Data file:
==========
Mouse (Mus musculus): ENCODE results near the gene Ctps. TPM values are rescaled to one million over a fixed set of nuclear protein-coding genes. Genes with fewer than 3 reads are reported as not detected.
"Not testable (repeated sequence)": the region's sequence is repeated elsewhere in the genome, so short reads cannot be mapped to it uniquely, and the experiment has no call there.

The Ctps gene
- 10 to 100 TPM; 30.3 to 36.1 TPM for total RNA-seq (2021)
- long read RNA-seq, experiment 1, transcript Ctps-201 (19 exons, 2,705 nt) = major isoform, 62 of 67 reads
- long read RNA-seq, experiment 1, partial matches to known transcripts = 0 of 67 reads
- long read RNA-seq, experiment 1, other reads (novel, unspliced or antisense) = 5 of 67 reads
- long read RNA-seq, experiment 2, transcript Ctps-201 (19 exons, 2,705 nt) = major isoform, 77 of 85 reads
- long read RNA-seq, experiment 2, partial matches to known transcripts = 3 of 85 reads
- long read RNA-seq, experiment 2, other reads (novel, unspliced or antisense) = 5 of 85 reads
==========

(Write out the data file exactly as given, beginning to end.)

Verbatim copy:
Mouse (Mus musculus): ENCODE results near the gene Ctps. TPM values are rescaled to one million over a fixed set of nuclear protein-coding genes. Genes with fewer than 3 reads are reported as not detected.
"Not testable (repeated sequence)": the region's sequence is repeated elsewhere in the genome, so short reads cannot be mapped to it uniquely, and the experiment has no call there.

The Ctps gene
- 10 to 100 TPM; 30.3 to 36.1 TPM for total RNA-seq (2021)
- long read RNA-seq, experiment 1, transcript Ctps-201 (19 exons, 2,705 nt) = major isoform, 62 of 67 reads
- long read RNA-seq, experiment 1, partial matches to known transcripts = 0 of 67 reads
- long read RNA-seq, experiment 1, other reads (novel, unspliced or antisense) = 5 of 67 reads
- long read RNA-seq, experiment 2, transcript Ctps-201 (19 exons, 2,705 nt) = major isoform, 77 of 85 reads
- long read RNA-seq, experiment 2, partial matches to known transcripts = 3 of 85 reads
- long read RNA-seq, experiment 2, other reads (novel, unspliced or antisense) = 5 of 85 reads